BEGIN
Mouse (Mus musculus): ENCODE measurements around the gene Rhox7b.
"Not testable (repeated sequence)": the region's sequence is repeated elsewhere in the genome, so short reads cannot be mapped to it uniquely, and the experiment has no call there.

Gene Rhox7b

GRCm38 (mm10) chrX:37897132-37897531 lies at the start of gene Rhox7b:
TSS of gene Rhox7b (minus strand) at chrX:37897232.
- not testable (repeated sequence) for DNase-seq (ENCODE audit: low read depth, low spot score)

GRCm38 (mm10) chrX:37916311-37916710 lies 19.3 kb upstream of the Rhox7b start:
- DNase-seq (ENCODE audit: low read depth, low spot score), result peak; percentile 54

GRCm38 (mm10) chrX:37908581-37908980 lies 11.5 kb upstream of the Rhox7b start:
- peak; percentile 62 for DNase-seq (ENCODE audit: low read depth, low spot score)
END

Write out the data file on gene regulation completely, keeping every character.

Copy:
Mouse (Mus musculus): ENCODE measurements around the gene Rhox7b.
"Not testable (repeated sequence)": the region's sequence is repeated elsewhere in the genome, so short reads cannot be mapped to it uniquely, and the experiment has no call there.

Gene Rhox7b

GRCm38 (mm10) chrX:37897132-37897531 lies at the start of gene Rhox7b:
TSS of gene Rhox7b (minus strand) at chrX:37897232.
- not testable (repeated sequence) for DNase-seq (ENCODE audit: low read depth, low spot score)

GRCm38 (mm10) chrX:37916311-37916710 lies 19.3 kb upstream of the Rhox7b start:
- DNase-seq (ENCODE audit: low read depth, low spot score), result peak; percentile 54

GRCm38 (mm10) chrX:37908581-37908980 lies 11.5 kb upstream of the Rhox7b start:
- peak; percentile 62 for DNase-seq (ENCODE audit: low read depth, low spot score)